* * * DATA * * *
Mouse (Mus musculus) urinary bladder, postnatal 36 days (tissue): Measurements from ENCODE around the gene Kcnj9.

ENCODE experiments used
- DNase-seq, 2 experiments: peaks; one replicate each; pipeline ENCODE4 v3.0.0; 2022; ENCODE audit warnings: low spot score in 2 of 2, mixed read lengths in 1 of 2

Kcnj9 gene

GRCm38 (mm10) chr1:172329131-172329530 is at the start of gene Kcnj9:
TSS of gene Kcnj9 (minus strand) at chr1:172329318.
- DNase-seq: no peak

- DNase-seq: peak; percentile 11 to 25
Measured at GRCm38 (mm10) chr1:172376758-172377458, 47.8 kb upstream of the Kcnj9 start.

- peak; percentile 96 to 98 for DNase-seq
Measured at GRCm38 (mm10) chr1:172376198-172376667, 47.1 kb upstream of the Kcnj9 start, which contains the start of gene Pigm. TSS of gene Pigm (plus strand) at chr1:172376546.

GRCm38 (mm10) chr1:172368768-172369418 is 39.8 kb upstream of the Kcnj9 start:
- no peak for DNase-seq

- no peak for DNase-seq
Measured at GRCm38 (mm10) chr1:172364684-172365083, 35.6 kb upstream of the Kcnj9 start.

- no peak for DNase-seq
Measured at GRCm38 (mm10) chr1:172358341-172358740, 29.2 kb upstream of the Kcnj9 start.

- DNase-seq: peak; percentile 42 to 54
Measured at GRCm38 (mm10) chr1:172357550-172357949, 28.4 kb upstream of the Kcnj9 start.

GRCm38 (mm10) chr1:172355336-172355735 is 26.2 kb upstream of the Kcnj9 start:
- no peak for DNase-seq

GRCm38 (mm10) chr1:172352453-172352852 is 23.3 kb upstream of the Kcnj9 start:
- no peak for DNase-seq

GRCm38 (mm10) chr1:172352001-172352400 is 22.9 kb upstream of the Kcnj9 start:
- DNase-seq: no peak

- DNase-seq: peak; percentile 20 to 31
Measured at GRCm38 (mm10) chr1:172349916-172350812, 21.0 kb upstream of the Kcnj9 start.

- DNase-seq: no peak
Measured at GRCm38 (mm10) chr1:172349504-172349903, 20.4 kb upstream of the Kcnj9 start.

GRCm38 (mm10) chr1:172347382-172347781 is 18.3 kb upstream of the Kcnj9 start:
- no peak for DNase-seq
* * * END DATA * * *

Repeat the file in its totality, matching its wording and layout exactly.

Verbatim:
Mouse (Mus musculus) urinary bladder, postnatal 36 days (tissue): Measurements from ENCODE around the gene Kcnj9.

ENCODE experiments used
- DNase-seq, 2 experiments: peaks; one replicate each; pipeline ENCODE4 v3.0.0; 2022; ENCODE audit warnings: low spot score in 2 of 2, mixed read lengths in 1 of 2

Kcnj9 gene

GRCm38 (mm10) chr1:172329131-172329530 is at the start of gene Kcnj9:
TSS of gene Kcnj9 (minus strand) at chr1:172329318.
- DNase-seq: no peak

- DNase-seq: peak; percentile 11 to 25
Measured at GRCm38 (mm10) chr1:172376758-172377458, 47.8 kb upstream of the Kcnj9 start.

- peak; percentile 96 to 98 for DNase-seq
Measured at GRCm38 (mm10) chr1:172376198-172376667, 47.1 kb upstream of the Kcnj9 start, which contains the start of gene Pigm. TSS of gene Pigm (plus strand) at chr1:172376546.

GRCm38 (mm10) chr1:172368768-172369418 is 39.8 kb upstream of the Kcnj9 start:
- no peak for DNase-seq

- no peak for DNase-seq
Measured at GRCm38 (mm10) chr1:172364684-172365083, 35.6 kb upstream of the Kcnj9 start.

- no peak for DNase-seq
Measured at GRCm38 (mm10) chr1:172358341-172358740, 29.2 kb upstream of the Kcnj9 start.

- DNase-seq: peak; percentile 42 to 54
Measured at GRCm38 (mm10) chr1:172357550-172357949, 28.4 kb upstream of the Kcnj9 start.

GRCm38 (mm10) chr1:172355336-172355735 is 26.2 kb upstream of the Kcnj9 start:
- no peak for DNase-seq

GRCm38 (mm10) chr1:172352453-172352852 is 23.3 kb upstream of the Kcnj9 start:
- no peak for DNase-seq

GRCm38 (mm10) chr1:172352001-172352400 is 22.9 kb upstream of the Kcnj9 start:
- DNase-seq: no peak

- DNase-seq: peak; percentile 20 to 31
Measured at GRCm38 (mm10) chr1:172349916-172350812, 21.0 kb upstream of the Kcnj9 start.

- DNase-seq: no peak
Measured at GRCm38 (mm10) chr1:172349504-172349903, 20.4 kb upstream of the Kcnj9 start.

GRCm38 (mm10) chr1:172347382-172347781 is 18.3 kb upstream of the Kcnj9 start:
- no peak for DNase-seq